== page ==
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Post by Skipjack »

And the small loss would be offset by a comparably small savings in researchers not wasting their time on a dead end.
Not quite sure how you meant that. I see it that way: You fully fund a research in one direction and get a result rather quickly. If the result is negative, you at least have a result and you know that the theory is wrong and then all researchers involved and any other researcher that is in the same field know that they dont have to look that direction anymore. This means their research can focus on other directions that may lead to a better result.
It is a small win, but still you at least win something. I think that Woodward and March are genuine guys and also very smart. But even smart people can be wrong. The thing is that we wont know for sure until we have tried it. If they get their funding and are indeed found wrong, these two smart scientists can then focus on doing something else and not waste their and everybody elses time with persuing a dead end. It is again a small win.
My take has always been that any kind of information is useful, even if it is something that is negative.

Betruger
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Post by Betruger »

Was a reply I only got to post after a phone call while you guys replied a couple of times each, sorry.
He could dump billions in stuff like zero point energy and not see anything come of it. Wouldn't you rather he usher in an age of Gen IV fission reactors?
Not nearly the order of magnitude ME needs to make minimal but significant advances, or be ruled out.
This sort of statement bothers me. It sounds like a sales pitch. Fund everything like that
My statement wasn't made for everything, but ME specifically, as it stand right now.
there will be a dozen groups promising to change the world with hydrinos or something
Too little discrimination between full cranks and merely inconclusive premises/data will surely pigeon-hole the lot of em together, yep.
Professional scientists can decide if his proposals have merit.
Or be biased, complacent, corrupt, stingy, etc. I've gotten to talk to various researchers and some of their anecdotes/reports on everyday life and work as such, isn't all good news. Lots of failures of absolute scientific integrity that snowball into major wrongs. Nepotism/grudges in peer review process, etc.
And the small loss would be offset by a comparably small savings in researchers not wasting their time on a dead end.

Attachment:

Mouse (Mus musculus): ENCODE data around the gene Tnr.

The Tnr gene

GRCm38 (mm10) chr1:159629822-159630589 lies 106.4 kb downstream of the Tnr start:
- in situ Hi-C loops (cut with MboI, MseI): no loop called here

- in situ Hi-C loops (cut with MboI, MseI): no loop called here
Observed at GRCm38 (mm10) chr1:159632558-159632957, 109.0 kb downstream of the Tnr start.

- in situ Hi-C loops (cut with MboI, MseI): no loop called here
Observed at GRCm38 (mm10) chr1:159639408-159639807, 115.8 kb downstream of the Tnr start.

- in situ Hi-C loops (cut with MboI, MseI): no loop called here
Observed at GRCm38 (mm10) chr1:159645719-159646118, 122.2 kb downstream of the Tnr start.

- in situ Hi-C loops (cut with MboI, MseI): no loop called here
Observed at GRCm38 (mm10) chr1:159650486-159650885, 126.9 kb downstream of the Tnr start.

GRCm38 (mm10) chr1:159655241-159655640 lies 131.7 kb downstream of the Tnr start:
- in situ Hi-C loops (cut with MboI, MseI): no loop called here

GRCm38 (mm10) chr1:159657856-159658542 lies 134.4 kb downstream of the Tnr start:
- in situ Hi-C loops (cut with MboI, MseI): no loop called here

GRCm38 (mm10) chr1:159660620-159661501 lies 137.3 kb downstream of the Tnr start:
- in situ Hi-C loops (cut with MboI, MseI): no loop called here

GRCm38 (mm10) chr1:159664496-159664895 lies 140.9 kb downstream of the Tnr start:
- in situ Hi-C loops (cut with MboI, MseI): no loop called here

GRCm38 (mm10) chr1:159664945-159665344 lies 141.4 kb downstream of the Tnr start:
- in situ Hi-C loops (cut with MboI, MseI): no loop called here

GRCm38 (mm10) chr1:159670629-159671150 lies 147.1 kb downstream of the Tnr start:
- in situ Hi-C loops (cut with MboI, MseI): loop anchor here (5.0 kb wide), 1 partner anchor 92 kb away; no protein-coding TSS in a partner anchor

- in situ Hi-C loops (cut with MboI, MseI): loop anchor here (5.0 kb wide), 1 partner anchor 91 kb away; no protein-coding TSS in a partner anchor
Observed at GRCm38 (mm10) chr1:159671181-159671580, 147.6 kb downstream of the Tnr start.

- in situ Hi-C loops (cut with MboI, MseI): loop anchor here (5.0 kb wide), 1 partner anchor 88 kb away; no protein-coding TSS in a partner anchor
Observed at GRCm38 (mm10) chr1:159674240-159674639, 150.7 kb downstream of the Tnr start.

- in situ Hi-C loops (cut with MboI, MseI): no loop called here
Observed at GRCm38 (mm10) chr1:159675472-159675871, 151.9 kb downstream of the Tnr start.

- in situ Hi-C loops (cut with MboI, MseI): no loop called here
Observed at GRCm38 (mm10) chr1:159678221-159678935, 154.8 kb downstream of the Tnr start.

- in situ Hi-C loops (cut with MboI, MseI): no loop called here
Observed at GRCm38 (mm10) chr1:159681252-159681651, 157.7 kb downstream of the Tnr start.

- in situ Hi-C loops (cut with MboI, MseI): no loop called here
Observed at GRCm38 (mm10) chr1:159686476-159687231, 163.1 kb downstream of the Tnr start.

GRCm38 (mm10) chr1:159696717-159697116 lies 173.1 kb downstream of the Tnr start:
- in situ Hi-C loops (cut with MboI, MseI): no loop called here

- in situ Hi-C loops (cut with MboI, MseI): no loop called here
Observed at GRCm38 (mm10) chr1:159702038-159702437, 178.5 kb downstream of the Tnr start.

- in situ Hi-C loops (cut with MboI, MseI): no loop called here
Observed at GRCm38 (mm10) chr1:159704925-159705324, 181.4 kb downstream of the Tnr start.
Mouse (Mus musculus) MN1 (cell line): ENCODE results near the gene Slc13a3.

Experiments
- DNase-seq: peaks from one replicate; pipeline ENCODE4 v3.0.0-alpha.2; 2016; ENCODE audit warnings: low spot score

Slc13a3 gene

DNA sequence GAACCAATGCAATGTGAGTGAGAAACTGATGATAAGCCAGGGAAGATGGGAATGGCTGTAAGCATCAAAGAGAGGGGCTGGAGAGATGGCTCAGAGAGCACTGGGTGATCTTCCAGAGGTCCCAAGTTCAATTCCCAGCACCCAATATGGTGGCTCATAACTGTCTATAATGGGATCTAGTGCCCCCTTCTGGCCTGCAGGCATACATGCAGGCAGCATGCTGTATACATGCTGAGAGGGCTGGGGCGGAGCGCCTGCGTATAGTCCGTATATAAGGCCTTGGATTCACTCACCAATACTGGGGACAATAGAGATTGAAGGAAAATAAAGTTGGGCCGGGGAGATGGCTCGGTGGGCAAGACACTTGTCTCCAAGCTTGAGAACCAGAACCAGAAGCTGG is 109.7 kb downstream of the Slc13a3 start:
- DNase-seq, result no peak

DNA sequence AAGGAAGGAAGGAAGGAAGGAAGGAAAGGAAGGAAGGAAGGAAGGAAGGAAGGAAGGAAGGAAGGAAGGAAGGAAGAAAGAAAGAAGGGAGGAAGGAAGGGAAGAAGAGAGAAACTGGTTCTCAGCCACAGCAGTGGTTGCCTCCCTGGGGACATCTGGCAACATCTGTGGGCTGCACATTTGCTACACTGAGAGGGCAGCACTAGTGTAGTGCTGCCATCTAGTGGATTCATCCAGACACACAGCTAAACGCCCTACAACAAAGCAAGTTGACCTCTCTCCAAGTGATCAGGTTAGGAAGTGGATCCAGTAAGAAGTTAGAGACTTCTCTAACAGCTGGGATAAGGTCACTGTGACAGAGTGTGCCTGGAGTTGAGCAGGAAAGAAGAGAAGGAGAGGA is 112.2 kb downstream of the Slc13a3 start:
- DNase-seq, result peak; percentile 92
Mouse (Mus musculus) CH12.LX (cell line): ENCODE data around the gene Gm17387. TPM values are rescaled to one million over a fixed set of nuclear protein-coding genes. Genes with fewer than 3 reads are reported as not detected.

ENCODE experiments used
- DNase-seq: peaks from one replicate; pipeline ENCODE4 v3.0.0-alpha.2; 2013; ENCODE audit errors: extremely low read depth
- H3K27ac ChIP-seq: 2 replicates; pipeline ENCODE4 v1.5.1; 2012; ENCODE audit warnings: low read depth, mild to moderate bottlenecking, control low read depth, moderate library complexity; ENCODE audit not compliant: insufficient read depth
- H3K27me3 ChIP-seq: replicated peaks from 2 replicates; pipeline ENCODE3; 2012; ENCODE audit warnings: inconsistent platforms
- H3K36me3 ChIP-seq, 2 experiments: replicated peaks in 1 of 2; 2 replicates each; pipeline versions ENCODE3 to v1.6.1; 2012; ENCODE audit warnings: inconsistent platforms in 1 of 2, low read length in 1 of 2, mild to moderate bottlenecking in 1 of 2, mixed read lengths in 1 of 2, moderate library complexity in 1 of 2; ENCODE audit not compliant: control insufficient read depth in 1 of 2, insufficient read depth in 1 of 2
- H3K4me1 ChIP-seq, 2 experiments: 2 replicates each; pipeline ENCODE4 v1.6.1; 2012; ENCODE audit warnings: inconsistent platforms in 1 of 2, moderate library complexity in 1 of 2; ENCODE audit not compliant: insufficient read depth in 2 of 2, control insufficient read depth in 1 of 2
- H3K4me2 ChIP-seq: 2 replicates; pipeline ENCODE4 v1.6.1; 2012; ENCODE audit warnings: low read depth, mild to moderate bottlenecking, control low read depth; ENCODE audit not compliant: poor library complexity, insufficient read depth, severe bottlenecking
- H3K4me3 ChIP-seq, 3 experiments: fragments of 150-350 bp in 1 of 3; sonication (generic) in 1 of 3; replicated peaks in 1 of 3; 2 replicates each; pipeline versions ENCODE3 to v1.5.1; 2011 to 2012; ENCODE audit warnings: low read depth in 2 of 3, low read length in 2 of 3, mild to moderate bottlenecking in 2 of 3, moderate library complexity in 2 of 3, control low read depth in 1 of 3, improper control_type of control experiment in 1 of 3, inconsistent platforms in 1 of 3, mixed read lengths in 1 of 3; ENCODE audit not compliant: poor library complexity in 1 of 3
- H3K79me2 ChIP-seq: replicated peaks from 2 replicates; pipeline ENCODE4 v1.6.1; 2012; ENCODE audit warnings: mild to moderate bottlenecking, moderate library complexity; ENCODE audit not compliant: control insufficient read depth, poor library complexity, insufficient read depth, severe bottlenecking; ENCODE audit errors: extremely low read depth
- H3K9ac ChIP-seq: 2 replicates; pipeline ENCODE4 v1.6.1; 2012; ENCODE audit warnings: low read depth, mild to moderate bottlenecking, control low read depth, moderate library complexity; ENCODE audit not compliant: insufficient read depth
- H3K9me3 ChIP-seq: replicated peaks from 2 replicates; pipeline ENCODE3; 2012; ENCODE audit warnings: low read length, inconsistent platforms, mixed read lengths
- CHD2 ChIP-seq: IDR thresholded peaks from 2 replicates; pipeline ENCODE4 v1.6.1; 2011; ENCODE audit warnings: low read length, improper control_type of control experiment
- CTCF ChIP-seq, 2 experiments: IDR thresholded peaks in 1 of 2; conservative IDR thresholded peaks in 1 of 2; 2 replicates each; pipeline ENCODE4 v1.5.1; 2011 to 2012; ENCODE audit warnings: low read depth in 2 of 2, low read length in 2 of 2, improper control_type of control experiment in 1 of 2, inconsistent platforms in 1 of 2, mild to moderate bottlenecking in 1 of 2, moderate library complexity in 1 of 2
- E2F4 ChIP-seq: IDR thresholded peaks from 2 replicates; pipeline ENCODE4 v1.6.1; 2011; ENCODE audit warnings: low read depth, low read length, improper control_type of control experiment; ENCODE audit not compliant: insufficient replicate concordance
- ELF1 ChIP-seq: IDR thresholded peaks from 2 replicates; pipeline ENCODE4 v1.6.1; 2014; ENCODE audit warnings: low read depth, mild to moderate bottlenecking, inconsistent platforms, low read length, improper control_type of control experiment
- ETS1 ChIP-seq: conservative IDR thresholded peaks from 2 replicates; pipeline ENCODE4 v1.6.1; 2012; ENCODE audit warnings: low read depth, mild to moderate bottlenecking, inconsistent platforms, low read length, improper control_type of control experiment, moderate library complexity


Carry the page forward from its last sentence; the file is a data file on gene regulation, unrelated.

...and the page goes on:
Was a follow up to
I would, again, call this a high risk investment, but Mr Gates has the money to do crazy stuff, with a lot of potential gain. He is a multi billlionare. So even if he had all his billions just on a conservative savings account (which he has not), he should have enough interest every year to fully fund both things and still not even feel the loss, if it does not work out.
and is the same as
these two smart scientists can then focus on doing something else and not waste their and everybody elses time with persuing a dead end.

MirariNefas
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Post by MirariNefas »

Professional scientists can decide if his proposals have merit.
Or be biased, complacent, corrupt, stingy, etc. I've gotten to talk to various researchers and some of their anecdotes/reports on everyday life and work as such, isn't all good news. Lots of failures of absolute scientific integrity that snowball into major wrongs. Nepotism/grudges in peer review process, etc.
Oh sure, that happens. But without the educated views of people who make this field their career you get:
Too little discrimination between full cranks and merely inconclusive premises/data
Which do you want?

Or are you going to go out on a limb here and say that we don't need to choose, because your judgement is the only thing anyone ever needs? Gates should take your financial advice, panels of experts should pack up and go home, you'll set things straight?

Betruger
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Post by Betruger »

Which do you want?
False dichotomy.
Or are you going to go out on a limb